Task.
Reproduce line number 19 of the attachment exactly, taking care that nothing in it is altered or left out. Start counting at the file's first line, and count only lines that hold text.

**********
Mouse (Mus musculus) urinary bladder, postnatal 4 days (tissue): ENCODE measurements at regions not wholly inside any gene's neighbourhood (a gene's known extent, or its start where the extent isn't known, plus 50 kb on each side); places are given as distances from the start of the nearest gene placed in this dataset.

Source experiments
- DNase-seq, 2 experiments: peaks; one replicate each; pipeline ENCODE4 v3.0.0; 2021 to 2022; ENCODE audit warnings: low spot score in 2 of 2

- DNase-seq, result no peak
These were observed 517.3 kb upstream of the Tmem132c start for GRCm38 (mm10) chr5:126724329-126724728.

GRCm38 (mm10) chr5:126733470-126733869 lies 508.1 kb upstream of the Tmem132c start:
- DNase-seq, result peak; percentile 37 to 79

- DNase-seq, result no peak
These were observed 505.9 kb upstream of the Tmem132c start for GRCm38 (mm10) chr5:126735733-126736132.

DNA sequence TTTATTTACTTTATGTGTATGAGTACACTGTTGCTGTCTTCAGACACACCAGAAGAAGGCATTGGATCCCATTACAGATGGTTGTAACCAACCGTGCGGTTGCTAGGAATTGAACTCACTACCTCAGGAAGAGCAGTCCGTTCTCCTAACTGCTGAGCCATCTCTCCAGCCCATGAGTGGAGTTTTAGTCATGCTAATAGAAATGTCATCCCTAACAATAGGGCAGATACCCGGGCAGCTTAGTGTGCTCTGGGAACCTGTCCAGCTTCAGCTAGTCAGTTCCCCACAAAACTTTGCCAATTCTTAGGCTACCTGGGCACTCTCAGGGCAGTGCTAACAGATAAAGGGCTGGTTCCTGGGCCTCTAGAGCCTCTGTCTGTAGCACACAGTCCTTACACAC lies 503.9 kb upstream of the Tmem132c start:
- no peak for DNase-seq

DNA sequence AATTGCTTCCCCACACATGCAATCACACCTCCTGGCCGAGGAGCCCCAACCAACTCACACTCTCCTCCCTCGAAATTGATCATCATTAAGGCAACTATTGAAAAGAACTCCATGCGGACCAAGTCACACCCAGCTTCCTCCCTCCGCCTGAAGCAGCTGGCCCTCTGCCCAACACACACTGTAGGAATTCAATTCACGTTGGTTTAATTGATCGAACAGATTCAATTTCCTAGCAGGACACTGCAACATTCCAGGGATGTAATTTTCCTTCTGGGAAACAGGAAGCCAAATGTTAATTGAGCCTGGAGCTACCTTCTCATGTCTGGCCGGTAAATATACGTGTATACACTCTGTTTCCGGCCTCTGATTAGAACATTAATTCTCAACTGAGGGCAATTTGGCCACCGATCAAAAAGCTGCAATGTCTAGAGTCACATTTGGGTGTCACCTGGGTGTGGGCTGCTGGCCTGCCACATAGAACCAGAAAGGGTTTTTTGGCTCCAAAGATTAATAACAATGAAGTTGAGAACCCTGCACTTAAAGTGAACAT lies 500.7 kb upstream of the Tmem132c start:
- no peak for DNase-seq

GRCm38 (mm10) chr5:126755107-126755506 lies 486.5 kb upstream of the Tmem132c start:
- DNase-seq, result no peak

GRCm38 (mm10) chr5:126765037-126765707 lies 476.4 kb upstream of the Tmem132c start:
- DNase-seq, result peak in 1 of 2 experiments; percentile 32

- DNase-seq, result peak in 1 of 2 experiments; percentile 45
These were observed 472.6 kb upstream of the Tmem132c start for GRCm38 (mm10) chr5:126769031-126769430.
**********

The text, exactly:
These were observed 472.6 kb upstream of the Tmem132c start for GRCm38 (mm10) chr5:126769031-126769430.